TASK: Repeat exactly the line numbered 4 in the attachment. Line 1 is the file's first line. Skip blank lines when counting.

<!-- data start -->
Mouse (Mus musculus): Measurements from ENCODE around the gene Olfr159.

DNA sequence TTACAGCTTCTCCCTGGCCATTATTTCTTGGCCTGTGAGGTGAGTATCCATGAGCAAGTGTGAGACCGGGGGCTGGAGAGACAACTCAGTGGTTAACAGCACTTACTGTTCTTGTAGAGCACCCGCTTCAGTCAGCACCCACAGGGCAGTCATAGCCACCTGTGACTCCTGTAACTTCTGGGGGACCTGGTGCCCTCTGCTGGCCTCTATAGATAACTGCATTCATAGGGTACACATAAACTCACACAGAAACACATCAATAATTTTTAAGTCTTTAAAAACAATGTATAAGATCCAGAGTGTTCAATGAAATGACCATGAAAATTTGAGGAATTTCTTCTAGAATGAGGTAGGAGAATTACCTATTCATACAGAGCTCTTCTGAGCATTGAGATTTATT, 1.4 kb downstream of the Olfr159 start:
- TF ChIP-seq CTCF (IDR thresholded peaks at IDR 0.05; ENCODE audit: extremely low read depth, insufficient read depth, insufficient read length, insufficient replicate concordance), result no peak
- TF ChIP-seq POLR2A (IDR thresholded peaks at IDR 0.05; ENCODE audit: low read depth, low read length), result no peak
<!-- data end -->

- TF ChIP-seq POLR2A (IDR thresholded peaks at IDR 0.05; ENCODE audit: low read depth, low read length), result no peak